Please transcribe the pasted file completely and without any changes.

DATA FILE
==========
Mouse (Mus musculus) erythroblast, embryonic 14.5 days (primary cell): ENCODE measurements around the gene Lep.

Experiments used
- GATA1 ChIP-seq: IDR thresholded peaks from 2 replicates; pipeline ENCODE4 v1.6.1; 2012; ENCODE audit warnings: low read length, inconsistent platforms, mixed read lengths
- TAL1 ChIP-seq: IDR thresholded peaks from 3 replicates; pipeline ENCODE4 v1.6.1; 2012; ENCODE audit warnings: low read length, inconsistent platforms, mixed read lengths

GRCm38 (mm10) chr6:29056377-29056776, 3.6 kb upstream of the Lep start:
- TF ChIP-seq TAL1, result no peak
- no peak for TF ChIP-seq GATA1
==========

Mouse (Mus musculus) erythroblast, embryonic 14.5 days (primary cell): ENCODE measurements around the gene Lep.

Experiments used
- GATA1 ChIP-seq: IDR thresholded peaks from 2 replicates; pipeline ENCODE4 v1.6.1; 2012; ENCODE audit warnings: low read length, inconsistent platforms, mixed read lengths
- TAL1 ChIP-seq: IDR thresholded peaks from 3 replicates; pipeline ENCODE4 v1.6.1; 2012; ENCODE audit warnings: low read length, inconsistent platforms, mixed read lengths

GRCm38 (mm10) chr6:29056377-29056776, 3.6 kb upstream of the Lep start:
- TF ChIP-seq TAL1, result no peak
- no peak for TF ChIP-seq GATA1